Democrat Sharen Neuhardt, who has twice run for Congress and lives in Greene County, is joining Ed FitzGerald’s campaign as his running mate and taking on incumbent Gov. John Kasich and Lt. Gov. Mary Taylor this year.
Just two days after state Sen. Eric Kearney withdrew as FitzGerald’s running mate, Neuhardt found herself face to face with FitzGerald at a fundraiser at Lily’s Bistro in the Oregon District, chatting about who might make a good replacement candidate.
Neuhardt said she assured FitzGerald that she would do anything she could to help him unseat Kasich. Four weeks later, FitzGerald asked her to join the ticket as his lieutenant governor candidate even though she has never held elected office and has twice lost congressional races.
“First and foremost, I believe in Ed FitzGerald. I think he is going to do great things for the state of Ohio,” said Neuhardt, a business lawyer and partner at Thompson Hine in Dayton and a Yellow Springs area resident. “He has done amazing things in Cuyahoga County. And he and I both agree that things are not going in the right direction in Ohio despite how Gov. Kasich likes to talk about how we’re on the right track. We are the 46th state out of 50 in terms of job growth. We need to start doing some things to turn Ohio around.”
She portrayed her lack of political experience as a plus. “I think that it’s an advantage to not be just another politician.”
FitzGerald and Neuhardt will hold a campaign event at 4 p.m. Saturday at the Dayton Cultural and RTA Transit Center to kick off their new partnership.
Ohio Republican Party Chairman Matt Borges called Neuhardt a surprise pick and an unknown candidate, even though she twice ran for Congress — first against Steve Austria and then against Mike Turner. “I don’t remember her. I know she got crushed both times,” Borges said.
Borges took a jab at FitzGerald dropping Kearney and then spending a month looking for a new running mate. “He went to the bench and tapped the third string.”
Neuhardt, who will take a leave from her law firm, is promising to be an enthusiastic fundraiser and campaigner across the state and implied that she’ll appeal to like-minded women.
“I am a strong advocate for women and I am appalled — absolutely appalled — at what the Republican-controlled Legislature and the governor have been doing on women’s health issues. It makes me ashamed,” she said.
Neuhardt, who served eight years on the board of Planned Parenthood of the Miami Valley, drew praise from her fellow Democrats but anti-abortion groups had a different take. Ohio Right to Life President Mike Gonidakis called her a “radical” pick designed to gin up the extreme faction within the Democratic party.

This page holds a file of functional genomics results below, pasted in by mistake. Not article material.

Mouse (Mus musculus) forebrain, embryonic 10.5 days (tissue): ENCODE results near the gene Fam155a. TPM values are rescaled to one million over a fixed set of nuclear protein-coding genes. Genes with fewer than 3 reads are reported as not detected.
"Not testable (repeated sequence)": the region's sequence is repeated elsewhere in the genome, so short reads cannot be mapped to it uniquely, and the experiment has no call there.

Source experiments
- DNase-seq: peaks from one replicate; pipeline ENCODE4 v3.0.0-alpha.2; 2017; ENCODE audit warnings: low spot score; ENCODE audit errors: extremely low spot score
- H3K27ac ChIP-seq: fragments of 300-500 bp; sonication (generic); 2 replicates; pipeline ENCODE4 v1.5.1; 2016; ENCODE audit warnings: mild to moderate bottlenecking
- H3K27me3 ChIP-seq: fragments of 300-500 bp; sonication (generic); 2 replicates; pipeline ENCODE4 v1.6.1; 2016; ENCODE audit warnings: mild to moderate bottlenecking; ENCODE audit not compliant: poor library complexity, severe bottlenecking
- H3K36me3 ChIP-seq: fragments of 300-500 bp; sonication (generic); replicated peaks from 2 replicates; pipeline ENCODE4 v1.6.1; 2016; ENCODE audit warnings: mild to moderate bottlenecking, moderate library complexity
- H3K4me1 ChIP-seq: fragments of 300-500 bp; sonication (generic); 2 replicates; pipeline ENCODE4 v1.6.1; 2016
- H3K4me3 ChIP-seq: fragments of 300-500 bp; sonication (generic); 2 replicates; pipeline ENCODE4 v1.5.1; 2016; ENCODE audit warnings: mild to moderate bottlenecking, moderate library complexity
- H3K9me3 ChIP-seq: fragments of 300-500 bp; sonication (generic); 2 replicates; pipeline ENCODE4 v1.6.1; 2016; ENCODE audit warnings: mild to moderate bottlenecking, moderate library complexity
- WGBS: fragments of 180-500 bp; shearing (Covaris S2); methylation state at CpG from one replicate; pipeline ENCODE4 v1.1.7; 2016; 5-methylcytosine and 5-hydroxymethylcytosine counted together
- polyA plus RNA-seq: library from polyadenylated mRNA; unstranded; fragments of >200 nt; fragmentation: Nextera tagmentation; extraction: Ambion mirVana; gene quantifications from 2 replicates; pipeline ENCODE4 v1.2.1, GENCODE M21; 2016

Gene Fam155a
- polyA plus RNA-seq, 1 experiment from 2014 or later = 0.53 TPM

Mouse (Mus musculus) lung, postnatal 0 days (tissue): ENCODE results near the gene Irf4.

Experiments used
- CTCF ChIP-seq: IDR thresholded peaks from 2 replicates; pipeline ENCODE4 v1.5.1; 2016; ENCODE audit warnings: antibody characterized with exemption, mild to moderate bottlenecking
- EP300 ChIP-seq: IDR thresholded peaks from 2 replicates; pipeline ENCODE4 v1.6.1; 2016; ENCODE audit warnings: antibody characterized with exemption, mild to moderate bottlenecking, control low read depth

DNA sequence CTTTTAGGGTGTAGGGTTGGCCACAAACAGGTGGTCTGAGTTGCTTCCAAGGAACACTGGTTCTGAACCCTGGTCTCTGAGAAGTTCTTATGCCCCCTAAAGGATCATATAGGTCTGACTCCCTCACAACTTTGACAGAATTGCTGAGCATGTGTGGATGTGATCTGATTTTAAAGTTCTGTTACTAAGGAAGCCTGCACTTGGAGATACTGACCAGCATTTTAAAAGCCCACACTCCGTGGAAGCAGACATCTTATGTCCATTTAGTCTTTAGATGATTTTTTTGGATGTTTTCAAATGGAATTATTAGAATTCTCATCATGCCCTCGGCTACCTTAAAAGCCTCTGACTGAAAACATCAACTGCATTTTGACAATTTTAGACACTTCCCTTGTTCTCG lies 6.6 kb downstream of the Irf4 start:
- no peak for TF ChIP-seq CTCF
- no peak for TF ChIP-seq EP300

“By far, Ed Fitzgerald is out of touch with average Ohioans who at a minimum believe abortions should be rare. Instead of offering ideas and solutions, it’s now obvious that Fitzgerald and his running mate will be fixated on abortion and the juvenile catch phrase ‘war on women.’ It is an insult to women who need and desire real health care solutions,” Gonidakis said.
Kearney dropped out of the campaign after news stories that he and his wife and their media business owned more than $750,000 in back taxes, interest and penalties. Neuhardt said the only debts she has is her home mortgage and a car loan on her red 2013 Chevy Malibu.
Neuhardt, a Dayton native, has the support of new Dayton Mayor Nan Whaley.
“Coming from a middle-class Dayton neighborhood, Sharen knows the importance of hard work,” Whaley said in a statement. “I know she is ready not only for the campaign trail but to help lead our state in a new direction.”
Neuhardt grew up in Dayton, one of four daughters. Her father was a Dayton police lieutenant and her mother was an Elder-Beerman sales clerk. Although her parents both failed to finish high school as teens, Neuhardt earned a bachelor’s degree from Northwestern University and a law degree from Georgetown University. She is married to David Neuhardt, a Thompson-Hine attorney, and they have two adult children and a foster son who is a Rwandan refugee.
While running for Congress against Austria and then Turner, Neuhardt said the lesson learned is that there was little she could say to change voters’ minds in the heavily Republican leaning districts. So, now she likes her chances running statewide, she said.
“I think John Kasich has a real fight on his hands,” she said.
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